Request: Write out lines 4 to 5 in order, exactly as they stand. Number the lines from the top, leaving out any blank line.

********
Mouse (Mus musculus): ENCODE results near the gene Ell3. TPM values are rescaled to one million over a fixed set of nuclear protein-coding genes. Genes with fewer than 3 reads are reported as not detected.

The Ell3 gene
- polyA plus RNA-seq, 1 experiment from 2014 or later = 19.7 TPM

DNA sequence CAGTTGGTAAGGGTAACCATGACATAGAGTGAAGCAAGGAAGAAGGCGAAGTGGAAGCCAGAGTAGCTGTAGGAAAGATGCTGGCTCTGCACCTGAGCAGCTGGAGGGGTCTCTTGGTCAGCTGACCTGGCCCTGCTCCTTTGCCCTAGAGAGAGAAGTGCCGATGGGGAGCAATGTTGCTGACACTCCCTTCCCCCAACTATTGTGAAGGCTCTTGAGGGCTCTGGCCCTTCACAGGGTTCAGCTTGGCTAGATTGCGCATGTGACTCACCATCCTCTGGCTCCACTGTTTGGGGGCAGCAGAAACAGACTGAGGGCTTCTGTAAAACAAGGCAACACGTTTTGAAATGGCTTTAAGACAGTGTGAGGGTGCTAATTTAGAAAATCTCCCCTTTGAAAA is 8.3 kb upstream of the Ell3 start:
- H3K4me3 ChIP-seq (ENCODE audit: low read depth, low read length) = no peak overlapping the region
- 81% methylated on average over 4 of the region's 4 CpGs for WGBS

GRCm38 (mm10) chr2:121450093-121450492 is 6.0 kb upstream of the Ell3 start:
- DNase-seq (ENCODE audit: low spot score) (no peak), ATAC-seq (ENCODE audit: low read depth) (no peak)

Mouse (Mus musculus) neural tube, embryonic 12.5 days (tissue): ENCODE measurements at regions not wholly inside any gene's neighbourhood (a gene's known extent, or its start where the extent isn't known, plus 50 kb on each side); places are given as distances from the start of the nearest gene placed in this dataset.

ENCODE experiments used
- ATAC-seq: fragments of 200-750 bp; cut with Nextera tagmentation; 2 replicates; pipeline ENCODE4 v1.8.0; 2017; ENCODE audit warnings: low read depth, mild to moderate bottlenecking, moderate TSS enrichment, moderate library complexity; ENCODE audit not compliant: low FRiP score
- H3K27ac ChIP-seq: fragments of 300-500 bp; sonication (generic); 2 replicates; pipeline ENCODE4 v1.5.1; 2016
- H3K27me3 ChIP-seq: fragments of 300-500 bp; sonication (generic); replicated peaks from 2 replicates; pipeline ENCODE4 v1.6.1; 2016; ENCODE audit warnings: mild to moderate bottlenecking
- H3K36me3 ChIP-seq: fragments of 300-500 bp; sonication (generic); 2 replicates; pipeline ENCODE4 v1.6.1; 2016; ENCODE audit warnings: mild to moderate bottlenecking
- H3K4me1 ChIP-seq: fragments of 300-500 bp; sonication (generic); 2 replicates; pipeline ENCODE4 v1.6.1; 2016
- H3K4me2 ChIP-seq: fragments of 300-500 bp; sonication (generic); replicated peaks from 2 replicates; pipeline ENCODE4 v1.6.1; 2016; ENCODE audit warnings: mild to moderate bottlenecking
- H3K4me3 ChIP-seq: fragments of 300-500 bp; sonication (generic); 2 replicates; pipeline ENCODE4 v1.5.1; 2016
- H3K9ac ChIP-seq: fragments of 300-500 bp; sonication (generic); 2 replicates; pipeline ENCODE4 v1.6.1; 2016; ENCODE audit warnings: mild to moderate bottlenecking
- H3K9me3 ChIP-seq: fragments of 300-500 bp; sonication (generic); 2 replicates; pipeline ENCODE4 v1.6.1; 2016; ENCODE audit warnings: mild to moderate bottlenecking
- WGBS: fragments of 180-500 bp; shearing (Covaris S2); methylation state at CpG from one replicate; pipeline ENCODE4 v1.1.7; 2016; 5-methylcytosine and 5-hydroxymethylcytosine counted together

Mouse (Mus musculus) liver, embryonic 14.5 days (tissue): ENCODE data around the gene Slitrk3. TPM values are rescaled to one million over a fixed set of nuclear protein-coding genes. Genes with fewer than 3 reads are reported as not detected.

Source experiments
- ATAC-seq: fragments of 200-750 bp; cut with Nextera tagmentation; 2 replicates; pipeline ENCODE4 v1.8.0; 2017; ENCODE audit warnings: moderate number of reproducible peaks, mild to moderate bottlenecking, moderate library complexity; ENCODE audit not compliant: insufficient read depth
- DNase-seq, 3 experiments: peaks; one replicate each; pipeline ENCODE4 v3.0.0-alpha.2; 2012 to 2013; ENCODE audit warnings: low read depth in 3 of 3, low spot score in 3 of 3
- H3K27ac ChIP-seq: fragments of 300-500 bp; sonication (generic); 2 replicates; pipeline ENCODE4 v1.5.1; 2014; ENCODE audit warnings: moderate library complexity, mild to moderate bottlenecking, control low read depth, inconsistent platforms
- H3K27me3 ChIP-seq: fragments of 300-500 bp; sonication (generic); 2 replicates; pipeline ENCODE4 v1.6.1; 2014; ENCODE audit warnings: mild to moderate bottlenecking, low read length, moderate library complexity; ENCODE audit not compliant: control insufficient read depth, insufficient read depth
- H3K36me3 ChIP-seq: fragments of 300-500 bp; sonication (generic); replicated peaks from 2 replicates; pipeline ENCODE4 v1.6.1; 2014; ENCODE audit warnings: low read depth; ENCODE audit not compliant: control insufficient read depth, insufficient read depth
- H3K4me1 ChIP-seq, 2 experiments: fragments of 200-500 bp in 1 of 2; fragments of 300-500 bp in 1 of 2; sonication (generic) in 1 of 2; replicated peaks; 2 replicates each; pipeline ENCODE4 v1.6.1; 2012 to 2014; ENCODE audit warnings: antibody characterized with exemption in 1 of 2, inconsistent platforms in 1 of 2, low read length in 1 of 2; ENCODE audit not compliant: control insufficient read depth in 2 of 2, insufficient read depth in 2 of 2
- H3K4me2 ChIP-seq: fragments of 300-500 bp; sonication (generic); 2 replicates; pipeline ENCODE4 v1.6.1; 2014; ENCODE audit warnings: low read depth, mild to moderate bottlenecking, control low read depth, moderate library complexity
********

DNA sequence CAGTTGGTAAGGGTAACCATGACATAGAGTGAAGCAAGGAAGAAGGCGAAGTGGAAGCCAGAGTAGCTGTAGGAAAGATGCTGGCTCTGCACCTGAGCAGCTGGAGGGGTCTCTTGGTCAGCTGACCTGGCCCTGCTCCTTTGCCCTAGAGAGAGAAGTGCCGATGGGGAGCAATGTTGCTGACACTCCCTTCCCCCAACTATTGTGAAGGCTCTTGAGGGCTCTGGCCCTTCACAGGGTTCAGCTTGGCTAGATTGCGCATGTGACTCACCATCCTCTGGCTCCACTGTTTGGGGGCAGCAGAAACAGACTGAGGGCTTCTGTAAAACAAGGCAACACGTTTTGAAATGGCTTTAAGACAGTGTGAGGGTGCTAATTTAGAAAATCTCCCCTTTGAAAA is 8.3 kb upstream of the Ell3 start:
- H3K4me3 ChIP-seq (ENCODE audit: low read depth, low read length) = no peak overlapping the region